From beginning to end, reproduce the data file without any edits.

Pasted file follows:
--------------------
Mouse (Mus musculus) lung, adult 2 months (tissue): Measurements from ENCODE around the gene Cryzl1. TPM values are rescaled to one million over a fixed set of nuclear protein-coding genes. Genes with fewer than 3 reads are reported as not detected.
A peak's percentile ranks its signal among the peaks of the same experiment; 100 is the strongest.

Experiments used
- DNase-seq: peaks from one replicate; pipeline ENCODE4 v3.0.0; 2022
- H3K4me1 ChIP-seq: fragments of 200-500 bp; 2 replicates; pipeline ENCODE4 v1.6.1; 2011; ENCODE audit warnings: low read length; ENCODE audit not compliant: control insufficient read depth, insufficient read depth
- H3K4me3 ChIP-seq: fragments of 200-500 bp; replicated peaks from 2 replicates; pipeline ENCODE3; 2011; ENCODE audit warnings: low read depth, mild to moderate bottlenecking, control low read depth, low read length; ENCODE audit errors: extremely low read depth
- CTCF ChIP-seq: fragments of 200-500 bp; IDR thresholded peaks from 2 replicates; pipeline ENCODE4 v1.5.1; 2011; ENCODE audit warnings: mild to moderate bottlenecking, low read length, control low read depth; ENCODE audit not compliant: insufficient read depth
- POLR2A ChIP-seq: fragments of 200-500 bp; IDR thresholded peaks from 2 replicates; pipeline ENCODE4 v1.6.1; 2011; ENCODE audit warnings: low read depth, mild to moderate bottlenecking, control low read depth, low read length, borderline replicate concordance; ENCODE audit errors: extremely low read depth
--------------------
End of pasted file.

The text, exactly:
Mouse (Mus musculus) lung, adult 2 months (tissue): Measurements from ENCODE around the gene Cryzl1. TPM values are rescaled to one million over a fixed set of nuclear protein-coding genes. Genes with fewer than 3 reads are reported as not detected.
A peak's percentile ranks its signal among the peaks of the same experiment; 100 is the strongest.

Experiments used
- DNase-seq: peaks from one replicate; pipeline ENCODE4 v3.0.0; 2022
- H3K4me1 ChIP-seq: fragments of 200-500 bp; 2 replicates; pipeline ENCODE4 v1.6.1; 2011; ENCODE audit warnings: low read length; ENCODE audit not compliant: control insufficient read depth, insufficient read depth
- H3K4me3 ChIP-seq: fragments of 200-500 bp; replicated peaks from 2 replicates; pipeline ENCODE3; 2011; ENCODE audit warnings: low read depth, mild to moderate bottlenecking, control low read depth, low read length; ENCODE audit errors: extremely low read depth
- CTCF ChIP-seq: fragments of 200-500 bp; IDR thresholded peaks from 2 replicates; pipeline ENCODE4 v1.5.1; 2011; ENCODE audit warnings: mild to moderate bottlenecking, low read length, control low read depth; ENCODE audit not compliant: insufficient read depth
- POLR2A ChIP-seq: fragments of 200-500 bp; IDR thresholded peaks from 2 replicates; pipeline ENCODE4 v1.6.1; 2011; ENCODE audit warnings: low read depth, mild to moderate bottlenecking, control low read depth, low read length, borderline replicate concordance; ENCODE audit errors: extremely low read depth